Marble lends itself very well to moulding and cutting. Be it a vase, a circular table or a streamlined cladding option, marble is seen in a variety of forms and is a much sought after material. Here’s what you should know, before making your choice.
Most of the marble in India comes from quarries in Rajasthan. Other regions include Gujarat, Orissa, Madhya Pradesh and Andhra Pradesh. The quarries are sold in bids and more than one type of stone can be dug from a single quarry. The stone is named after the place from where it is sourced. For instance, Makrana, Rajgadiya and Alwar marbles come from places in Rajasthan, while the Ambaji variety comes from Gujarat. The stone may also be named after the person who owns the quarry.
The basic cost of the stone is fixed at this stage. This depends upon the available resources on the site, the quality of the marble, as well as transportation costs. Prices start at Rs40 per sq. ft for marble ‘tukdis’ (leftover pieces of stone) and go up to about Rs1,400 per sq. ft for a spotless, white Makrana.
Prices of imported marble start at around Rs275 per sq. ft. The slabs tend to get damaged during transportation. So, once imported, they are repaired, repolished and then sold. However, keep in mind that marble slabs don’t come with fixed price tags. It is important to have some knowledge of the different varieties and approximate prices.
How to choose
• Avoid marble slabs that have imperfections such as rot-like patches, tiny holes and spots caused by embedded foreign matter which comes out while grinding the stone. However, if you have purchased stone with surface irregularities, the depressions can be filled up with epoxy and the stone polished smooth
• Ensure that the slabs are not oddly shaped, since these are difficult to cut into uniform size
• Vendors tend to hide cracks in the stone using epoxy. You can detect cracks by pouring water on the marble’s surface. The water seeps through to the rear side of the slab. Broken, jagged pieces are free of cost and can be used for skirting
• Some slabs have a net fixed on one surface. Avoid these stones since they are weak. The net is fixed so the stone does not crumble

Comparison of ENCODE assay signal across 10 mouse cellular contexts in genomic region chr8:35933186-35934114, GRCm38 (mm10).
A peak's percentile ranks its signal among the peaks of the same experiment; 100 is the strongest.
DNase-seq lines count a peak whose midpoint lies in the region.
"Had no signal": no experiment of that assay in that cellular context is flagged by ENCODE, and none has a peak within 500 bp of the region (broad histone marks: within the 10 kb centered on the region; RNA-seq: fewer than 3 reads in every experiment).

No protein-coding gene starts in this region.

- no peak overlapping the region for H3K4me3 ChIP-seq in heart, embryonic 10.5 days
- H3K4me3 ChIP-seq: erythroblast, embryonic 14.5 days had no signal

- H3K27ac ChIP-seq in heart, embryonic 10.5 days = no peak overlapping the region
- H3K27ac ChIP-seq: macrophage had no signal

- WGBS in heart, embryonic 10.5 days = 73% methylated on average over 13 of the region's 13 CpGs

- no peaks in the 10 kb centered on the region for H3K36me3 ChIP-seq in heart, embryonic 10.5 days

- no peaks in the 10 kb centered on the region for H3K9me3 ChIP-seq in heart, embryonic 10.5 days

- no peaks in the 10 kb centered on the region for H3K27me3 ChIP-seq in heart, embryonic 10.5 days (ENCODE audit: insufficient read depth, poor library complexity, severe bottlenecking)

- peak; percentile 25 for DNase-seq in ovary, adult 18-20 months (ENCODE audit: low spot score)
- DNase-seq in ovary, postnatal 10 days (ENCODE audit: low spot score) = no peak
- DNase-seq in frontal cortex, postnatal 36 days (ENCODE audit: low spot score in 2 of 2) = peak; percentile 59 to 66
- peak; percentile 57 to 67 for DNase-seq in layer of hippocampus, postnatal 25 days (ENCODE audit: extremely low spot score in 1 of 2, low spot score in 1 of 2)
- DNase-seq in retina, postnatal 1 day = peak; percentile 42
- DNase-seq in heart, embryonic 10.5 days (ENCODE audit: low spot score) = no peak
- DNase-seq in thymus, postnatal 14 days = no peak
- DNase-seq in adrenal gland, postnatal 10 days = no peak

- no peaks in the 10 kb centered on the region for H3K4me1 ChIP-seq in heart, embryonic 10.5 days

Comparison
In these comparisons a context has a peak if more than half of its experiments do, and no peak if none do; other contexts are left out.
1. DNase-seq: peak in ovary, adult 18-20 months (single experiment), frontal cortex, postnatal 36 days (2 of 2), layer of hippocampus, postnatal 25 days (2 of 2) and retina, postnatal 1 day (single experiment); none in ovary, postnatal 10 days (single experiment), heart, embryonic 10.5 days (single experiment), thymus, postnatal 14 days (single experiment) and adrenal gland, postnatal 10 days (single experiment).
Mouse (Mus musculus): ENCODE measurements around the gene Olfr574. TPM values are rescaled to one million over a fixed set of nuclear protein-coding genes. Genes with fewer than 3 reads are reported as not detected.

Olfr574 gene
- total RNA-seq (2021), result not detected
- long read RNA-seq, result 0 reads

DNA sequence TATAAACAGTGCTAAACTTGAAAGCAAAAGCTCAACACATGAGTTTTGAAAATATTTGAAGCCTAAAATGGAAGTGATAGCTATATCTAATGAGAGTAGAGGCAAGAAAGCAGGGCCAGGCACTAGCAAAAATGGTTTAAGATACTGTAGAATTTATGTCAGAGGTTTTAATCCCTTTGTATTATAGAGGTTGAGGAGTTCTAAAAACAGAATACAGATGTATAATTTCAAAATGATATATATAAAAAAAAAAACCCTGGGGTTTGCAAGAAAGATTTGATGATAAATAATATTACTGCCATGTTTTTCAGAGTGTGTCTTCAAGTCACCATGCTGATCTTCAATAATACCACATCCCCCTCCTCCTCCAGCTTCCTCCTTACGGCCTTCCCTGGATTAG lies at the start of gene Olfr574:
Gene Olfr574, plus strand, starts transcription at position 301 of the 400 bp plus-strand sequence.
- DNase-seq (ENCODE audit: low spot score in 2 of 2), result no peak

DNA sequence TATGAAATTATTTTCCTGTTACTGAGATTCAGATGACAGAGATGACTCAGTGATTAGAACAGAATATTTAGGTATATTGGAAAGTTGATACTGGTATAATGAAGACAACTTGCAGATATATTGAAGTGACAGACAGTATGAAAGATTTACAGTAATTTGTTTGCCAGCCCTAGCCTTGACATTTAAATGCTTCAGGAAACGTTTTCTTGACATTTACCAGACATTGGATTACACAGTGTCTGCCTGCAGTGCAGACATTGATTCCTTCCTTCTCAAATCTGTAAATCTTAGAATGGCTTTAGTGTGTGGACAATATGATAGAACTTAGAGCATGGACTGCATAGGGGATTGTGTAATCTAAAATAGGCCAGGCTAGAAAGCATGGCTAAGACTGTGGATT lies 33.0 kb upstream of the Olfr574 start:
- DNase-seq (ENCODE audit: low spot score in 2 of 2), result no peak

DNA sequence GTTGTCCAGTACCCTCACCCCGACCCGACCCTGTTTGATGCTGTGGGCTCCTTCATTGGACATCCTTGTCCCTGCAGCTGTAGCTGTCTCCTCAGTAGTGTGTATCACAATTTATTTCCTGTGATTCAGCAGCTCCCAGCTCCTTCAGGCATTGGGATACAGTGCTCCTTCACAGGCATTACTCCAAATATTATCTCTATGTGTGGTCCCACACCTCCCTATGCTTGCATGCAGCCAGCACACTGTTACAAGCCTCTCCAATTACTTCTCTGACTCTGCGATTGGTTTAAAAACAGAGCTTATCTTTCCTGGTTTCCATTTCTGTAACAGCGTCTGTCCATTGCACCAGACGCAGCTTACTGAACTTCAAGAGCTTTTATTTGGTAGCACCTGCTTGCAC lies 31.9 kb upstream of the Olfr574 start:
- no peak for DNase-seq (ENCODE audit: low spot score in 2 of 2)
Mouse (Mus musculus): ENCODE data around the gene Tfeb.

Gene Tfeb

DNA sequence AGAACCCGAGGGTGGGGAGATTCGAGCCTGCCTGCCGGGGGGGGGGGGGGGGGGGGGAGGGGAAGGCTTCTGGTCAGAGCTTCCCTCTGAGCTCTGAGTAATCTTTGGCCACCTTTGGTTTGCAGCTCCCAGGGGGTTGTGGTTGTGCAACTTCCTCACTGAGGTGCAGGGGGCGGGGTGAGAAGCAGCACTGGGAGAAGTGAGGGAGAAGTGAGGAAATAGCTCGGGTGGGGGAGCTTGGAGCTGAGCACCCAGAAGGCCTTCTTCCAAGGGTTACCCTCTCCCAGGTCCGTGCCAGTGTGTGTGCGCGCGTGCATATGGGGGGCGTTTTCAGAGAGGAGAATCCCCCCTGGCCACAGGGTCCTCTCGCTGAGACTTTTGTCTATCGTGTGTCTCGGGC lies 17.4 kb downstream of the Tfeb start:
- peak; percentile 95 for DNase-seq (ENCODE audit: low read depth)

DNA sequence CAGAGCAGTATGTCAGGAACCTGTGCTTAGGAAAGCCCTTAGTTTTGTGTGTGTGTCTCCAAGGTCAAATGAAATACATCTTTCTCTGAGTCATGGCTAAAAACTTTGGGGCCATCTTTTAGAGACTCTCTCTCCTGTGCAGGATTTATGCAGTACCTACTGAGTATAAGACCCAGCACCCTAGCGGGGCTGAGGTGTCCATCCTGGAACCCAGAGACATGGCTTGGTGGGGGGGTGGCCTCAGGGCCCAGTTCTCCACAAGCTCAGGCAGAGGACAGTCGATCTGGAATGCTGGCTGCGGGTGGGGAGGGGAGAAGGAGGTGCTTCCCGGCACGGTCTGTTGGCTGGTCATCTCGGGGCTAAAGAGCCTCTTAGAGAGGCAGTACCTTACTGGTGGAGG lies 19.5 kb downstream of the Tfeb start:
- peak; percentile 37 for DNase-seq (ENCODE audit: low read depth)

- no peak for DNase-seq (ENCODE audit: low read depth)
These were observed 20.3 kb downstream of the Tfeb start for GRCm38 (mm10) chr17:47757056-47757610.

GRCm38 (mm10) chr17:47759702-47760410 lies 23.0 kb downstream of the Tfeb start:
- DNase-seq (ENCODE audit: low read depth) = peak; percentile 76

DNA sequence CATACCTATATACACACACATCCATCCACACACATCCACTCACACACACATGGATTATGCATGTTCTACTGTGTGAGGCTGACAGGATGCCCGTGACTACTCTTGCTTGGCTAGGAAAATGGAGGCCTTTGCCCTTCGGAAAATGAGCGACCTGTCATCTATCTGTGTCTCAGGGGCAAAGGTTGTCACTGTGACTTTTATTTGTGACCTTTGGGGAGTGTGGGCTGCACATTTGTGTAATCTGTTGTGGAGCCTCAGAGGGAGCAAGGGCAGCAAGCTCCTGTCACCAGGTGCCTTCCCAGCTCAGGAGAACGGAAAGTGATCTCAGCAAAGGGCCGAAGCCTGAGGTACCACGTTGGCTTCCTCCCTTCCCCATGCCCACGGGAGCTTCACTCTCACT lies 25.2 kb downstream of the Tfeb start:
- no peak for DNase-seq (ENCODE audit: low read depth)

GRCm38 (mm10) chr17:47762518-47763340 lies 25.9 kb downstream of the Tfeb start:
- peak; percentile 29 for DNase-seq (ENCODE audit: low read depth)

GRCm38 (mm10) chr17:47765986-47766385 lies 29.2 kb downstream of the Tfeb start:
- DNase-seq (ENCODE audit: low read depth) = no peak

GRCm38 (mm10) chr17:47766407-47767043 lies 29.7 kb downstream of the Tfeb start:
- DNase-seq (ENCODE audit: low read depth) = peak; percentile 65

• Knock on the stone with another piece of marble or any hard stone.Good-quality, dense marble gives a clear ringing noise
• Always buy all stone slabs from the same block (‘thappi’). This will ensure a uniform-looking surface. Pre-cut stone pieces are made from different ‘lots’ or leftovers. Mark and sign along the edge of each slab with a permanent marker, so slabs are not changed during transportation
The value of the stone block is determined by its size. The larger the size achieved during quarrying, the higher its value. The slab size depends upon the density of the crystals in the stone. The lower the density, the weaker the stone, ultimately restricting its size. But if the crystal density is too high, the stone may turn brittle. Achievable lengths vary between 8ft and 10ft, and breadths between 4ft and 5ft. It is possible to get a bigger size of 15ft x 8ft (l x b), but it is rare.
Thicker slabs yield larger stones. A thin slab is prone to cracking, disallowing a large-sized slab. Standard thicknesses vary from 17mm to 19mm. Sometimes a 20mm thick slab can be specially made.
This is dependent on the size of the crystals that make the marble. Smaller crystals yield a denser stone, thereby reducing its porosity. Marble of a lower density tends to absorb any spilled liquids, making it prone to staining.
Pick a colour
The colour of the stone is region-specific. Refer to the shade list to find out the colours of popular local varieties. Remember, a single-coloured marble is weaker than a marble with mixed grains (veins). This is because mixed-grained marble contains impurities, which increase its strength.
The larger the marble block size, the pricier the stone. Also, the lower the porosity of the stone, the less prone it is to staining and the costlier it becomes.
Navneet Malhotra/ BETTER INTERIORS